The Soundtrack of Story

Recently I was cooking dinner for my parents.  As I was (attempting) to steam some veggies and fry some potatoes, I had my mp3 on a shuffled playlist entitled “Epic”.  Of course said playlist was full of heart-pounding, adrenaline-inducing soundtrack music-the type of songs that would put anyone in the mood to cook potatoes Chuck Norris style (or at least attempt to).

The song that was playing was “Battle Los Angeles Hymn” by Brian Tyler, which is (of course) the main theme for the alien-invasion action film “Battle: Los Angeles”.  As I was stirring those potatoes with as much awesome as I could muster, my mom walked in and paused, giving me a puzzled look.

“What kind of music is that?”

“Soundtrack.” I replied casually.  I didn’t expect my mom to recognize it.  She’s a drummer and primarily listens to rap, techno, and disco ballads (strange combination, I know.)  The only time she listens to classical is when she’s practicing orchestral music for our church’s Christmas plays.

But what came out of her mouth surprised me.  “That sounds like alien invasion music.”

I looked up with my mouth agape.  “How did you know that?”

She shrugged her shoulders.  “Just sounded like it.”

What was funny to me was that even though she had never heard the song and had never heard of Battle: Los Angeles, she knew it was a song that went with an alien invasion film.  There were no words in the song that told her, “Hey!  Look at those flying saucers up there!” or anything like that.  There weren’t words at all.  Just sounds, put together with skill and emotion, telling a story using instruments.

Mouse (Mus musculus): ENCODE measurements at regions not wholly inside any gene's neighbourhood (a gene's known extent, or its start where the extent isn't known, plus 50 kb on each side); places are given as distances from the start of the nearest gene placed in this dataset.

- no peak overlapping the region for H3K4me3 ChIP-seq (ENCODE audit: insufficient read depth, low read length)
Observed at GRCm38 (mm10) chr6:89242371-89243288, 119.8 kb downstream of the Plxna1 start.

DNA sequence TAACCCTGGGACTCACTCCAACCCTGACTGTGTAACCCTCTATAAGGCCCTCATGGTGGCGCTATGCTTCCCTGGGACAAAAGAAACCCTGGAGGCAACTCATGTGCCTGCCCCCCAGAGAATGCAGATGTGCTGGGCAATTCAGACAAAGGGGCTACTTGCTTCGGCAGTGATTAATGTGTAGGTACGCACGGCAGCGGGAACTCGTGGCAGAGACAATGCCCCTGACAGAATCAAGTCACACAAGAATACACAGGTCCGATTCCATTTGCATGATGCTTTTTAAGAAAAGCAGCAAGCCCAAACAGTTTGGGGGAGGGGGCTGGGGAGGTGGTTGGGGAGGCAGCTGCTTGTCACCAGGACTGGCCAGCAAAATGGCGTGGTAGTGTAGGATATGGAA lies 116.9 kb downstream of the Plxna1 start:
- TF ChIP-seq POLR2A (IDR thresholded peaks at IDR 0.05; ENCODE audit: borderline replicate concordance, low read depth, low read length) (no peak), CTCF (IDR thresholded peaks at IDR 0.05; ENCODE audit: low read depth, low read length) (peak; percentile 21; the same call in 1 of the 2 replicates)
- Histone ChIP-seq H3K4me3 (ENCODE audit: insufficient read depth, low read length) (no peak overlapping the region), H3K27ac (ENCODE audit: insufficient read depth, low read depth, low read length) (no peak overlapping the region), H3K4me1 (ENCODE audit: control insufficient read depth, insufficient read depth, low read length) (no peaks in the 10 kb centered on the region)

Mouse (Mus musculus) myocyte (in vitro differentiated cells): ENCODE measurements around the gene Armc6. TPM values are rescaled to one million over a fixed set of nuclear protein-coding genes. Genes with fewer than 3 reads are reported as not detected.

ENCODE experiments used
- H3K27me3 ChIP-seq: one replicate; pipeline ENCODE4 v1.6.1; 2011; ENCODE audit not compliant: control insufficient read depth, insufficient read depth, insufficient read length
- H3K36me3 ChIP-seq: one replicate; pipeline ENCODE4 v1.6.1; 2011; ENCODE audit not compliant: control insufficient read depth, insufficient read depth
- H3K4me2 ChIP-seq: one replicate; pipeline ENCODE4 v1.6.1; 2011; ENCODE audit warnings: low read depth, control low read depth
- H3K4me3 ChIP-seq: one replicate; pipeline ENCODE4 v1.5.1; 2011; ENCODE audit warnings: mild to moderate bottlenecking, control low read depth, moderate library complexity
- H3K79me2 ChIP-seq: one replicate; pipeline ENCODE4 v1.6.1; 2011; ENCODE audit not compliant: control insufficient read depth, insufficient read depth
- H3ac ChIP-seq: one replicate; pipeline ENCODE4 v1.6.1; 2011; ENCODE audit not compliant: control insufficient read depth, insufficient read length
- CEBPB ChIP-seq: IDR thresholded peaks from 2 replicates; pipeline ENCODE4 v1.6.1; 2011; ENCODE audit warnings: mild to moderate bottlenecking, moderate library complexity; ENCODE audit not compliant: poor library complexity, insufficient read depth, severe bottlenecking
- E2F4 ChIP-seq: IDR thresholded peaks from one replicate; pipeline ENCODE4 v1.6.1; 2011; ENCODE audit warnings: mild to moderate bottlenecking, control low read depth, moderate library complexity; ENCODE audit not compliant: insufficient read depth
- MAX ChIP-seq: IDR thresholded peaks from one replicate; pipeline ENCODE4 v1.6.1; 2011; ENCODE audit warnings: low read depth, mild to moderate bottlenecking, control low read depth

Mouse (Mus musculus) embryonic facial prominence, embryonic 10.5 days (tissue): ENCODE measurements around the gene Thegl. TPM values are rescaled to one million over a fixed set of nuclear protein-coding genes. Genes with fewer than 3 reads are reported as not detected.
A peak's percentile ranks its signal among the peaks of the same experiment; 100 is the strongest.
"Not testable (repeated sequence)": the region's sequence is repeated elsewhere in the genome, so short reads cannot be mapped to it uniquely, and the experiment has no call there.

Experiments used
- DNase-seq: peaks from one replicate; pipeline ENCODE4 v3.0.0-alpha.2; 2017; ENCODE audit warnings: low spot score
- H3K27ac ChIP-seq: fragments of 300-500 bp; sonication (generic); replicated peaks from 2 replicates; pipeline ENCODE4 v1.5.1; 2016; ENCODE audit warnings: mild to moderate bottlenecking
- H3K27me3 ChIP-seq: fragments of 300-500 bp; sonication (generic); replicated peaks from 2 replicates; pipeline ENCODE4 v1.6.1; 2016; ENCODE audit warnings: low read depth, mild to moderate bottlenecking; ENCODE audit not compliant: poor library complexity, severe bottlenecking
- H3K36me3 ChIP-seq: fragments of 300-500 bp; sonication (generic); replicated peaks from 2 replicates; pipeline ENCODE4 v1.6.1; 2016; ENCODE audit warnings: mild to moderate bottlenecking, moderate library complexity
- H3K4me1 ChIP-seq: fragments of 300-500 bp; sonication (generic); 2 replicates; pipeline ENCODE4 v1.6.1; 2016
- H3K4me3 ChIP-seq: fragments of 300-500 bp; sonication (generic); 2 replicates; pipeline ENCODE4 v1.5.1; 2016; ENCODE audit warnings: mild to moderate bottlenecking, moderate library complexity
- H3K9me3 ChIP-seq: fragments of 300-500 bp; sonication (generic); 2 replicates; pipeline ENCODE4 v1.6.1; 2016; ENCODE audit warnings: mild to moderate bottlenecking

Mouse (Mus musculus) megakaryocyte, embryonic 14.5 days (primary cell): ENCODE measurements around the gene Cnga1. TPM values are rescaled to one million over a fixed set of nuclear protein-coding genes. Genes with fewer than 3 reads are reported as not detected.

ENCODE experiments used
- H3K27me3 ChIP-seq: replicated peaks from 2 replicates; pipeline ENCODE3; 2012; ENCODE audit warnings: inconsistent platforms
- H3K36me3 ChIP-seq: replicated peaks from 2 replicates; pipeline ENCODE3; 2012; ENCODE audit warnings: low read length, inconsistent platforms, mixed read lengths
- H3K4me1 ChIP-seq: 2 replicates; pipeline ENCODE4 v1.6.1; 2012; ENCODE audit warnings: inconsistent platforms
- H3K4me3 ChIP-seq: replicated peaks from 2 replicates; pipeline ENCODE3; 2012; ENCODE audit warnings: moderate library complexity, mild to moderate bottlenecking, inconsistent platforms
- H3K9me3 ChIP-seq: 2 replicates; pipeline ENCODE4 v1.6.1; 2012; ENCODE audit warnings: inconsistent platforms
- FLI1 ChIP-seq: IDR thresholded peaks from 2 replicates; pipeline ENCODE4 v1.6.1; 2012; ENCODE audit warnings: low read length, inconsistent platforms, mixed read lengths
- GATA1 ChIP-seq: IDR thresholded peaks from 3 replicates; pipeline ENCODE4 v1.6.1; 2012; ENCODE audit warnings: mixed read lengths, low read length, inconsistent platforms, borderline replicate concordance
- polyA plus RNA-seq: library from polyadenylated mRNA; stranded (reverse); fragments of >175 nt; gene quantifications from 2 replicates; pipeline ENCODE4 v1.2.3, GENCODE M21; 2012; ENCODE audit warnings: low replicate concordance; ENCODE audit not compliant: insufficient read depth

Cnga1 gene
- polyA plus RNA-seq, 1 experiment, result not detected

We don’t often think of music as a means to tell a story, but if we can feel a story through listening, are we not getting one?  Can we not get some sense of plot or character through instruments or imagine ourselves in a setting just by hearing a combination of notes?

Think of it this way.  What do you imagine when you hear the following songs?

  • “The Imperial March” by John Williams
  • “Evenstar” by Howard Shore
  • “Forbidden Friendship” by John Powell
  • “Budget Meeting” by Hans Zimmer

When you hear “The Imperial March”, you can sense the precision and ruthless power of the Empire through blazing trumpets.  When you hear the voice of the woman singing in “Evenstar” you can sense Arwen’s dilemma with Aragorn-she has found her true love yet must also resign to her fate of mortality.  In “Forbidden Friendship”, the twinkling bells and percussion make you sense the uncertainty of Hiccup and Toothless when they first meet but grow with them as they become the best of friends.  And when you hear the pounding drums in “Budget Meeting” you feel as if you’re one of the King Arthur’s Knights riding alongside him into battle.

Music, especially when paired with a film or television show, can either strengthen or weaken a film in my opinion.  I’ve read countless comments on forums from people who loved a film yet hated the soundtrack.  I’ve also seen the opposite happen where people have loved the music yet hated the film.  Regardless, music is a powerful storytelling tool, and whether it’s paired with a visual story (i.e., film) or not, music tells its own story in a special way indeed.

Advertisements